What is the relationship between the speaker and the bird in this poem? Why does the speaker identify with the bird?(THE NAME OF THE POEM IS SYMPATHY BY PAUL LAURENCE DUBAR..KINDLY  ANSWER THIS AS IT IS URGENT)

Well, Paul Laurence Dunbar's "Sympathy" is a poem that describes the terrible experience of being a bird stuck in a cage. The bird in this poem flaps its wings and sings, but not because it's happy. It flaps its wings and sings because it's, well, miserable.

But why, we might ask, is Paul Laurence Dunbar bothering to write a poem about a bird stuck in a cage? You see, this is a poem that's about more than a caged bird. It's a poem about lack of freedom. The speaker of the poem begins by telling us that he "knows how caged bird feels," and then spends the resting of the poem describing how terrible its life is. Dunbar's not talking about a real bird, though. Nope—instead the caged bird becomes a metaphor for the speaker's own lack of freedom, his own oppression.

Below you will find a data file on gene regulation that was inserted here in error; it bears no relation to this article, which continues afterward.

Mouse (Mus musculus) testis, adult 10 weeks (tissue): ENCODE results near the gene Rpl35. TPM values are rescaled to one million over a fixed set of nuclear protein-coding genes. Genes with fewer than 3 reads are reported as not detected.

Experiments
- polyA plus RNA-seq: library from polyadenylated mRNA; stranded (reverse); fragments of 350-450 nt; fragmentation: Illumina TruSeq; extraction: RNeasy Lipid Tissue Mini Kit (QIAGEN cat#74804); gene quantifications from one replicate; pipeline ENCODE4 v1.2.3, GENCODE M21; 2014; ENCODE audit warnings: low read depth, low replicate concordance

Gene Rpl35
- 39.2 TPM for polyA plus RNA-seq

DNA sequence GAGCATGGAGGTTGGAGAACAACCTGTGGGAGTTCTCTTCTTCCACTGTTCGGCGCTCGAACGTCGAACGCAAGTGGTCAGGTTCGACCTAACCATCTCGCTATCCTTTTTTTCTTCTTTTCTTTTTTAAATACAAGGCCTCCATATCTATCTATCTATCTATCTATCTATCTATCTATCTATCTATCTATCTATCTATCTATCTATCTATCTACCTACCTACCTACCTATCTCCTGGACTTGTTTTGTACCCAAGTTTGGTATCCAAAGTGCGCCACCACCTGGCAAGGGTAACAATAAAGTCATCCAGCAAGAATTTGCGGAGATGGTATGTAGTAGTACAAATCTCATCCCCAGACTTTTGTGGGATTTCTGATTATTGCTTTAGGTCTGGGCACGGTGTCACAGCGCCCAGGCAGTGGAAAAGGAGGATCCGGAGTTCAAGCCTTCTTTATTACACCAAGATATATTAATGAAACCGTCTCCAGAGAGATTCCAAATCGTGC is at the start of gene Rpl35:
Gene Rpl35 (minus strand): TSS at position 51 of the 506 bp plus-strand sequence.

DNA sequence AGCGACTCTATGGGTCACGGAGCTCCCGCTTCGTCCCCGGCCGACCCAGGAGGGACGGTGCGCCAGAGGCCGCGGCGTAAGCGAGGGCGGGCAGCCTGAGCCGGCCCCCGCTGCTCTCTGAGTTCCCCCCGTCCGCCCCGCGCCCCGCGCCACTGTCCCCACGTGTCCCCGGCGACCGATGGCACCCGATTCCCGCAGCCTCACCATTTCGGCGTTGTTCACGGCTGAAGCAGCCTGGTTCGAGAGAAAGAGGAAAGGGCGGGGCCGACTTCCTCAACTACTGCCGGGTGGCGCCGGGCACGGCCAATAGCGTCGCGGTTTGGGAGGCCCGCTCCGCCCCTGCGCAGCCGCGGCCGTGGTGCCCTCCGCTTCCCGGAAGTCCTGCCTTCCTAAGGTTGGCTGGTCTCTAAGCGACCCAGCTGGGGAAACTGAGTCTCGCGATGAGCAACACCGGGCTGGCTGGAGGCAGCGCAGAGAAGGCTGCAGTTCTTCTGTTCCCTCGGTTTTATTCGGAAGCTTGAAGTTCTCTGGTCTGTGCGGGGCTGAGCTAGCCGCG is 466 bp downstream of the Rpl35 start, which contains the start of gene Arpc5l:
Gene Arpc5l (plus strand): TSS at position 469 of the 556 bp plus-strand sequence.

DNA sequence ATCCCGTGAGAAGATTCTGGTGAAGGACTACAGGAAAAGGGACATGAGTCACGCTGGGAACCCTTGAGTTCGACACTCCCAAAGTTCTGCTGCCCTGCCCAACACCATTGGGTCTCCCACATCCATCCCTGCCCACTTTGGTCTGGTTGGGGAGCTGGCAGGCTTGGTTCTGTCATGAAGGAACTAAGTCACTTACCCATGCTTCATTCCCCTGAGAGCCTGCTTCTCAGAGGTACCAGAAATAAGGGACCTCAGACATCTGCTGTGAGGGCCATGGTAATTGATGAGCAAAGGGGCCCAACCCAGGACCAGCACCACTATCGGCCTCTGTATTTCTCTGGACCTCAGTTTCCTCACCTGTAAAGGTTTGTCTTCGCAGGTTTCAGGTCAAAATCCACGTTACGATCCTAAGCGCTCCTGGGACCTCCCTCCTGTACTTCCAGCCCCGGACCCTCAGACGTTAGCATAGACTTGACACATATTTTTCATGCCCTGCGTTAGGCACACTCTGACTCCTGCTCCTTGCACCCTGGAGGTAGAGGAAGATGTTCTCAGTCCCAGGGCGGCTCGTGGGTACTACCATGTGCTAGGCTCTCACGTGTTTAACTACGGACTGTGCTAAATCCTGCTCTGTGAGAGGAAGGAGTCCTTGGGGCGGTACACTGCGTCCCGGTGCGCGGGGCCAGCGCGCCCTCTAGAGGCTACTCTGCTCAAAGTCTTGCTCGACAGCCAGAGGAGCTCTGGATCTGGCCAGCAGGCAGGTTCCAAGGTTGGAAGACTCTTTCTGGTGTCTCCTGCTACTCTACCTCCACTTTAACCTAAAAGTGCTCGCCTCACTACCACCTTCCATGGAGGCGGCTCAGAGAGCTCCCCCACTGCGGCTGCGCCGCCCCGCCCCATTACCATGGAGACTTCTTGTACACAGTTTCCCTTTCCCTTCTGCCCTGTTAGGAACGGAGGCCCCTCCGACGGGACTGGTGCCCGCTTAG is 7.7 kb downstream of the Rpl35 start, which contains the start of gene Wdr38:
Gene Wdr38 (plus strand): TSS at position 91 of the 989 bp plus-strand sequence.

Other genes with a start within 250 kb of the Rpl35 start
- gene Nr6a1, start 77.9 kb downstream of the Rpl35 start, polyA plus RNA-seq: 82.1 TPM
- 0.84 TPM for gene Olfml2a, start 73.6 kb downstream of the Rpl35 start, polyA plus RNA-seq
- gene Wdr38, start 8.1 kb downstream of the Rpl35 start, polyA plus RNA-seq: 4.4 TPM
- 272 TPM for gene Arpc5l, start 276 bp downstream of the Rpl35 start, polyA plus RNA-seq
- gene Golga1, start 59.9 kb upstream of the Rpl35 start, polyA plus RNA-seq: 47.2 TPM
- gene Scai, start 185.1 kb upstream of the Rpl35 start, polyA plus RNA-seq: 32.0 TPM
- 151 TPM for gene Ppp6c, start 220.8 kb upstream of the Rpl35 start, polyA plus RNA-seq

Considering that Paul Laurence Dunbar was an African-American poet writing at the end of the nineteenth and beginning of the twentieth centuries ("Sympathy" was published in his 1899 collection Lyrics of the Hearthside), it's quite likely that this poor bird's oppression represents the oppression of all African-Americans during this period. In other words, the speaker of the poem uses the image of the locked up bird to give us a sense of what it feels like to live without freedom. And judging from the bird's experience, it's zero fun.

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